Visiting sites where medical protective gowns are being made, Toyota Times Editor-in-Chief Teruyuki Kagawa was able to see first-hand the effects of the Toyota Production System as part of kaizen. In the first part of this series, Kagawa visited Funahashi; this part will follow his visit to another site, this time TOYO KNIT, a sportswear manufacturer, with a factory in Mie Prefecture. The company is one of the seven companies working together as “the alliance of volunteers.” For his visit, he was hosted by Shinya Hasegawa, Executive General Manager of the SWIM Business unit Supervisory Div., and Hiroko Yada, Manager of the SWIM Business unit Supervisory Div.
Sharing Successful Techniques
TOYO KNIT was introduced to the idea of manufacturing protective gowns after reading about Funahashi's efforts in the newspaper. As they also used cutting and welding machines and could even pack and ship product, they thought this was a project they could also help with. That morning after reading the paper, they immediately contacted Funahashi.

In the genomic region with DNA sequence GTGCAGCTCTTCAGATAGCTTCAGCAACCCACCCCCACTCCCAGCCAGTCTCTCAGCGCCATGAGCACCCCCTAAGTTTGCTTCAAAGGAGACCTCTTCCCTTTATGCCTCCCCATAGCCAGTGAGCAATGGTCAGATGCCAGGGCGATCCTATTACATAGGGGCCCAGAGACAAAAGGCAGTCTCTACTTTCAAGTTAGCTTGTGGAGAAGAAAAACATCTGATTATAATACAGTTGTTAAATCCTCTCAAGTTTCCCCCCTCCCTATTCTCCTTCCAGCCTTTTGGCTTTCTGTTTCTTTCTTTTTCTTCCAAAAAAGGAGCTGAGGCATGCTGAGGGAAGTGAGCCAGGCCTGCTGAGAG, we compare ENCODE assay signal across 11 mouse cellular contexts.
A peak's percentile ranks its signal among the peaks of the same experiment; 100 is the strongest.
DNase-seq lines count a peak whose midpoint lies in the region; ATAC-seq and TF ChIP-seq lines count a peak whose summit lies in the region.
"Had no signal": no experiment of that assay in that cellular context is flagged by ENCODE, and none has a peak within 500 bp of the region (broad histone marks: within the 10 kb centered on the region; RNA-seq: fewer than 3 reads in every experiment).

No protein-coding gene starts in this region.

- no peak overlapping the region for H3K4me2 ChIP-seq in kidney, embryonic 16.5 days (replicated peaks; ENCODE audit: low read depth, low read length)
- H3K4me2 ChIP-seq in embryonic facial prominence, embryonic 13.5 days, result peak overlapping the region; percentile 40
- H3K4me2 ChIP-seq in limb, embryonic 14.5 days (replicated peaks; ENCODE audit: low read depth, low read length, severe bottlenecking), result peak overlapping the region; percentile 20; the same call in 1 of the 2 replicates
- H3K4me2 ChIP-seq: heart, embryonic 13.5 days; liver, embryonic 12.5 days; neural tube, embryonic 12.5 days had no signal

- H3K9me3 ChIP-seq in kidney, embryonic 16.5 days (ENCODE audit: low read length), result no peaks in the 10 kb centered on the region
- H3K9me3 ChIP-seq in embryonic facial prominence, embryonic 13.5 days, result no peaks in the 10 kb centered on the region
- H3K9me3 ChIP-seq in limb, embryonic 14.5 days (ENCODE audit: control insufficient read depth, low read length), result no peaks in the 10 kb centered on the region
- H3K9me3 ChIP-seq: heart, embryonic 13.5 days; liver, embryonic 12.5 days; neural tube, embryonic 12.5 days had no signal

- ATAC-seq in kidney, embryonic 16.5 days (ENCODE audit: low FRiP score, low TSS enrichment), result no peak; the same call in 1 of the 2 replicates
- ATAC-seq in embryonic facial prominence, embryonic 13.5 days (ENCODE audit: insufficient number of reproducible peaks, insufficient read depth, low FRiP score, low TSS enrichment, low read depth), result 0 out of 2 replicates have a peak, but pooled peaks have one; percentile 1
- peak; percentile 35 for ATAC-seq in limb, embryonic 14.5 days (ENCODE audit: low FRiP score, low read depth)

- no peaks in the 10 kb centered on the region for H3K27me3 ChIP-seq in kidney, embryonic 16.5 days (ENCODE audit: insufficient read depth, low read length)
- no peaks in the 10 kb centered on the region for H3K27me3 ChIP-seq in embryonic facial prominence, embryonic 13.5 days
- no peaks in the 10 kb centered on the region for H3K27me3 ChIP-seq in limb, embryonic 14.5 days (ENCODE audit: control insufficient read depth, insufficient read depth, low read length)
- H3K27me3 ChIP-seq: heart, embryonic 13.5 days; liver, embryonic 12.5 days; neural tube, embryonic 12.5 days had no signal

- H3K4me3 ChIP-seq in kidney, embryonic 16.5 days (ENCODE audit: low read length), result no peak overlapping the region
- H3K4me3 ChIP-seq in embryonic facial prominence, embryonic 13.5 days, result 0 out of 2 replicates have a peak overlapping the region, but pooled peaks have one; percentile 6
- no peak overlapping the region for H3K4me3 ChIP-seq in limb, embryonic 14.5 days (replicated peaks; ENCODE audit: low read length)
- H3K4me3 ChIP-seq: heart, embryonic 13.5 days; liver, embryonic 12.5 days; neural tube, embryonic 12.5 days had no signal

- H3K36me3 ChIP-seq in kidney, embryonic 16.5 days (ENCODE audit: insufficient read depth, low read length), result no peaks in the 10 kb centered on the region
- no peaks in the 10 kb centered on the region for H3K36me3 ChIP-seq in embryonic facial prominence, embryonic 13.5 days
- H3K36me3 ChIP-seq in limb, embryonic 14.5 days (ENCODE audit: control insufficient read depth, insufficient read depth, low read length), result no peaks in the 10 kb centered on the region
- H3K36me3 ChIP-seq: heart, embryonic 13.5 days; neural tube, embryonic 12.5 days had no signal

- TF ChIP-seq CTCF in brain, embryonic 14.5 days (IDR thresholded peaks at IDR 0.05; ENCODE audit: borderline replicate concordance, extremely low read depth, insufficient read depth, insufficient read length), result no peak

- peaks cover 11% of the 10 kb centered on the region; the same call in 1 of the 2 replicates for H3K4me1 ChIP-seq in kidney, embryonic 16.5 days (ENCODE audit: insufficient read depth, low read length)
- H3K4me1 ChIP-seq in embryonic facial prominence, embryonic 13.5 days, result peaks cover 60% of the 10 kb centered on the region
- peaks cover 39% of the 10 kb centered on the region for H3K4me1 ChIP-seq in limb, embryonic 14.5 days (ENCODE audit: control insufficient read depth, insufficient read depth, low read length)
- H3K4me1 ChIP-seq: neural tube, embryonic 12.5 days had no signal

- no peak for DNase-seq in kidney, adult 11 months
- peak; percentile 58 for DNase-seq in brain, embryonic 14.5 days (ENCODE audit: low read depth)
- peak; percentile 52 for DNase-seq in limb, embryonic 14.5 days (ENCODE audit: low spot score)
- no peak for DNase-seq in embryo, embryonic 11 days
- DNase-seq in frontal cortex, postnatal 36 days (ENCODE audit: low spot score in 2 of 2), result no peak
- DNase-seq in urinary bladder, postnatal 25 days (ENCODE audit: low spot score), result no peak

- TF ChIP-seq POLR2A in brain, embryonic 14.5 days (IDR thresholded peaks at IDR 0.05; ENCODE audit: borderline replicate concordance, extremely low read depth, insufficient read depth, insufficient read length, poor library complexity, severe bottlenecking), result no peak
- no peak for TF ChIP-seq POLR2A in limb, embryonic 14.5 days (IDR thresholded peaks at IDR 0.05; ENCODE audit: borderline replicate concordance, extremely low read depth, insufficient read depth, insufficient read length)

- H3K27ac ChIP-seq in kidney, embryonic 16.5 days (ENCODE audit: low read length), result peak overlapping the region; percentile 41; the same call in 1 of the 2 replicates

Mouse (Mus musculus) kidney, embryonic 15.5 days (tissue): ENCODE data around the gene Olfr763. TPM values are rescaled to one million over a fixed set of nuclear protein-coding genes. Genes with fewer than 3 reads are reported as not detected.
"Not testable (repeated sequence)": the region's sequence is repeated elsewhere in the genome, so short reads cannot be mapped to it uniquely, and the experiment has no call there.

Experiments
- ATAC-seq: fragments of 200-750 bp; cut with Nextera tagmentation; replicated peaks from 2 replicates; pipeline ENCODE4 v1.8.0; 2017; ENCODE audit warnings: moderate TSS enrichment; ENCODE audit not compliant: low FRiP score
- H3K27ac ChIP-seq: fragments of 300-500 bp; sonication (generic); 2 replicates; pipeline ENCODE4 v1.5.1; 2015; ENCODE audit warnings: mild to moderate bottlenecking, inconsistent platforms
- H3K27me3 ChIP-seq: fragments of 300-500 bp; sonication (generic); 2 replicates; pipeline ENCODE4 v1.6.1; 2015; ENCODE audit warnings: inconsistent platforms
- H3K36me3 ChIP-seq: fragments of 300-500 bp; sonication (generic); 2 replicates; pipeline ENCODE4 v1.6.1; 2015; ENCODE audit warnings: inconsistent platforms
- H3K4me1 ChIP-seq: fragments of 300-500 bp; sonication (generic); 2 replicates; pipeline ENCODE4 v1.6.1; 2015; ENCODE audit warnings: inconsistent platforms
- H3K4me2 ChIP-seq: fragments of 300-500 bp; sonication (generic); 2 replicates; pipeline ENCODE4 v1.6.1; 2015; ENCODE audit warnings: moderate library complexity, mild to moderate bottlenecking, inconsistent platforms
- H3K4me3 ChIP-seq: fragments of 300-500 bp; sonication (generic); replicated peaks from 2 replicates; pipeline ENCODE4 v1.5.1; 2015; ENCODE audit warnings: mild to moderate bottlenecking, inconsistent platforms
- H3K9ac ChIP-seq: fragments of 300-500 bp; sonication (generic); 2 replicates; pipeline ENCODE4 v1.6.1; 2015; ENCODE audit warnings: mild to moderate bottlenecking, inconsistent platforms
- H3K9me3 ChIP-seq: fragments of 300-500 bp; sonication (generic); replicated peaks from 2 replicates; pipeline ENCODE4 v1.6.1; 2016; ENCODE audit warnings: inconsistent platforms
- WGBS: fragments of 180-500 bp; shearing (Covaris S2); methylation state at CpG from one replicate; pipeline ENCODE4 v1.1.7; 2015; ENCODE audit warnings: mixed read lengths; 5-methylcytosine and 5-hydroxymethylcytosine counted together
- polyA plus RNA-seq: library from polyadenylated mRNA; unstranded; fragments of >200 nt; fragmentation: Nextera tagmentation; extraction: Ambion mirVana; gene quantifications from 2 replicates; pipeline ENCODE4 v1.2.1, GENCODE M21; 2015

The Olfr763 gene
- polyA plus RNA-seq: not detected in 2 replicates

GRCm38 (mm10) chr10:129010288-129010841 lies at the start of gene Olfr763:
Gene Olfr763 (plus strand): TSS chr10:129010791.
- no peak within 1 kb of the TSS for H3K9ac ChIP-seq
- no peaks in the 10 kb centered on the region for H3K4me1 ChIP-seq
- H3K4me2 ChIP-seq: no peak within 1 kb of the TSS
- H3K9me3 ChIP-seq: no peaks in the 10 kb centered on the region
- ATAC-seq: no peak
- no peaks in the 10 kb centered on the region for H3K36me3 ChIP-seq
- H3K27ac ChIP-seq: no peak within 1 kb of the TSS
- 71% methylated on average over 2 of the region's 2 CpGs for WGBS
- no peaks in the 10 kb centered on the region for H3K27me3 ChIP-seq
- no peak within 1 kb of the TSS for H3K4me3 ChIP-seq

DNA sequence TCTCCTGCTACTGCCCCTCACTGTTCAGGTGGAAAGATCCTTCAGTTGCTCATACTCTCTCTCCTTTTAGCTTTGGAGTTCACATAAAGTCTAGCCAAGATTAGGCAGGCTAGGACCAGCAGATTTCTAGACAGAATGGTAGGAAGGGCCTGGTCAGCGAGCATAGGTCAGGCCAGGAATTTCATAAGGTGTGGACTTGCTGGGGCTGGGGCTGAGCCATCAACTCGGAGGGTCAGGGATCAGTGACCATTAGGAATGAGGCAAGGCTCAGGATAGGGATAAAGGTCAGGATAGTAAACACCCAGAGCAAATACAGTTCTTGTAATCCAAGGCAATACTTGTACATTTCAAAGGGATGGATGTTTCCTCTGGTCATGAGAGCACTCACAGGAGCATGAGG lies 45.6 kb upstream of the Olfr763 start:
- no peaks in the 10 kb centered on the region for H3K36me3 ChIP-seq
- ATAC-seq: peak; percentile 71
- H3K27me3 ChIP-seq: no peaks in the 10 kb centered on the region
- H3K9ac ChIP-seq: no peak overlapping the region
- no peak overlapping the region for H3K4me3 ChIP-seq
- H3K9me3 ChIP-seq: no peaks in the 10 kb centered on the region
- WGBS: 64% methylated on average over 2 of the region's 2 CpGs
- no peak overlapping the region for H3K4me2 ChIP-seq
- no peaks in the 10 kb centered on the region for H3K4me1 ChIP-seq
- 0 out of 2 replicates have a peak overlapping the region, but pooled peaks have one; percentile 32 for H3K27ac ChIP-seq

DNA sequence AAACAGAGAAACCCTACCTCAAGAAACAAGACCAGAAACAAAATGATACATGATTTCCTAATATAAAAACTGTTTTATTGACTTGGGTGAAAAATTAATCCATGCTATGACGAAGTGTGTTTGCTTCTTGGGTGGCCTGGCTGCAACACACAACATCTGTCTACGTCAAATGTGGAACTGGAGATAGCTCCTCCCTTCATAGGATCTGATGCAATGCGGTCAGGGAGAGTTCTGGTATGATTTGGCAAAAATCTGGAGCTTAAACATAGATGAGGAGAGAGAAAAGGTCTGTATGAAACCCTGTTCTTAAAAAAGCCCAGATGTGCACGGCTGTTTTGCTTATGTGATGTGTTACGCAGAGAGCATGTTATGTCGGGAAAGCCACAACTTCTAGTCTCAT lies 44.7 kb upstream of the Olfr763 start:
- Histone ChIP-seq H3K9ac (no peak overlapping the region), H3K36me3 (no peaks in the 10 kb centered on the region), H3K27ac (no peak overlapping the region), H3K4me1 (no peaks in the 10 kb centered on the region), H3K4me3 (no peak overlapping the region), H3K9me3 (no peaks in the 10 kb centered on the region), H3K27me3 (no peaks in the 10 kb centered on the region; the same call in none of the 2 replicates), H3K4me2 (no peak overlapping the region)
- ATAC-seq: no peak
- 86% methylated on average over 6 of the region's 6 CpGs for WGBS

On his visit to their facility, Kagawa noticed the same spreader he saw at Funahashi's factory. It appeared that things that had proven to be successful at Funahashi were actively being shared with other factories. This act of sharing best practices is something that Toyota is known for.
And you’ve got the scissors placed here too in their designated places.
Well, we tried out the first roll holder at Funahashi and knew that it worked, so we used the same setup here.
Proposals from Employees Led to Immense Timesaving
Among the processes in producing the medical protective gowns, one that was refined by one proposal from an employee was the folding process. At first, the protective gowns being produced at TOYO KNIT were being folded by one single employee, as per their usual process used when making swimming suits.
However, because the protective gowns were much larger in size, employees had to reach much further to fold them. The additional motion caused them to develop pain in their backs. To stop this pain from developing and increase the speed of folding, one of the employees proposed folding the gowns in pairs. They found that this method was far more efficient and eliminated the back pain, so they immediately modified the folding process. By the way, Kagawa noticed that they were using a paper tube to release air bubbles here as well.